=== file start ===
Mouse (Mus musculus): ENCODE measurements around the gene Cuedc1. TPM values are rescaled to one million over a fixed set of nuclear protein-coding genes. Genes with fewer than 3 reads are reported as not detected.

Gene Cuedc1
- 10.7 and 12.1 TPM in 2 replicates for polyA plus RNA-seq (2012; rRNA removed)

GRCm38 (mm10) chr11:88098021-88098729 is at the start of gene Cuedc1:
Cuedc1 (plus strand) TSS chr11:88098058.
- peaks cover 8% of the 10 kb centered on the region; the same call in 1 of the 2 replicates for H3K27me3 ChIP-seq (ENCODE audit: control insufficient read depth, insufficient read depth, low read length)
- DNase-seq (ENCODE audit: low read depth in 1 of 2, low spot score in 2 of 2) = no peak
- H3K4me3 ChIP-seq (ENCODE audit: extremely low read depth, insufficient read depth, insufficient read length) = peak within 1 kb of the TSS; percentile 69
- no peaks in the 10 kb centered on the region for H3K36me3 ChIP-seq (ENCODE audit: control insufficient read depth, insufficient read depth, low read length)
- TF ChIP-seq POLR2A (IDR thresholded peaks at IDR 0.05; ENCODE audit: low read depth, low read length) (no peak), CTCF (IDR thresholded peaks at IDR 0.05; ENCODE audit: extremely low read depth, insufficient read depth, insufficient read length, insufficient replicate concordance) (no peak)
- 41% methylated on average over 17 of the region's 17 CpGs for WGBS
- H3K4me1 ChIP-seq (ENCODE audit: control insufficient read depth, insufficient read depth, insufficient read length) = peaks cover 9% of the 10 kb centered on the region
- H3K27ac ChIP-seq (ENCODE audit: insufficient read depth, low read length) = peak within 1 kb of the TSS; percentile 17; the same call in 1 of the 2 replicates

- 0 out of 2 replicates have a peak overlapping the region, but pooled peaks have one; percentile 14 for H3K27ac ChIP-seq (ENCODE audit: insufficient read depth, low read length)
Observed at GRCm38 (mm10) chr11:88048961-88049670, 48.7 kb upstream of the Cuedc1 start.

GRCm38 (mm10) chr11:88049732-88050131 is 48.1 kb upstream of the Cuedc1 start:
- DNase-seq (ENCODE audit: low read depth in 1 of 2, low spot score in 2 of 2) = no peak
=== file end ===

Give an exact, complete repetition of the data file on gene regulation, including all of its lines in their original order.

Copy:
Mouse (Mus musculus): ENCODE measurements around the gene Cuedc1. TPM values are rescaled to one million over a fixed set of nuclear protein-coding genes. Genes with fewer than 3 reads are reported as not detected.

Gene Cuedc1
- 10.7 and 12.1 TPM in 2 replicates for polyA plus RNA-seq (2012; rRNA removed)

GRCm38 (mm10) chr11:88098021-88098729 is at the start of gene Cuedc1:
Cuedc1 (plus strand) TSS chr11:88098058.
- peaks cover 8% of the 10 kb centered on the region; the same call in 1 of the 2 replicates for H3K27me3 ChIP-seq (ENCODE audit: control insufficient read depth, insufficient read depth, low read length)
- DNase-seq (ENCODE audit: low read depth in 1 of 2, low spot score in 2 of 2) = no peak
- H3K4me3 ChIP-seq (ENCODE audit: extremely low read depth, insufficient read depth, insufficient read length) = peak within 1 kb of the TSS; percentile 69
- no peaks in the 10 kb centered on the region for H3K36me3 ChIP-seq (ENCODE audit: control insufficient read depth, insufficient read depth, low read length)
- TF ChIP-seq POLR2A (IDR thresholded peaks at IDR 0.05; ENCODE audit: low read depth, low read length) (no peak), CTCF (IDR thresholded peaks at IDR 0.05; ENCODE audit: extremely low read depth, insufficient read depth, insufficient read length, insufficient replicate concordance) (no peak)
- 41% methylated on average over 17 of the region's 17 CpGs for WGBS
- H3K4me1 ChIP-seq (ENCODE audit: control insufficient read depth, insufficient read depth, insufficient read length) = peaks cover 9% of the 10 kb centered on the region
- H3K27ac ChIP-seq (ENCODE audit: insufficient read depth, low read length) = peak within 1 kb of the TSS; percentile 17; the same call in 1 of the 2 replicates

- 0 out of 2 replicates have a peak overlapping the region, but pooled peaks have one; percentile 14 for H3K27ac ChIP-seq (ENCODE audit: insufficient read depth, low read length)
Observed at GRCm38 (mm10) chr11:88048961-88049670, 48.7 kb upstream of the Cuedc1 start.

GRCm38 (mm10) chr11:88049732-88050131 is 48.1 kb upstream of the Cuedc1 start:
- DNase-seq (ENCODE audit: low read depth in 1 of 2, low spot score in 2 of 2) = no peak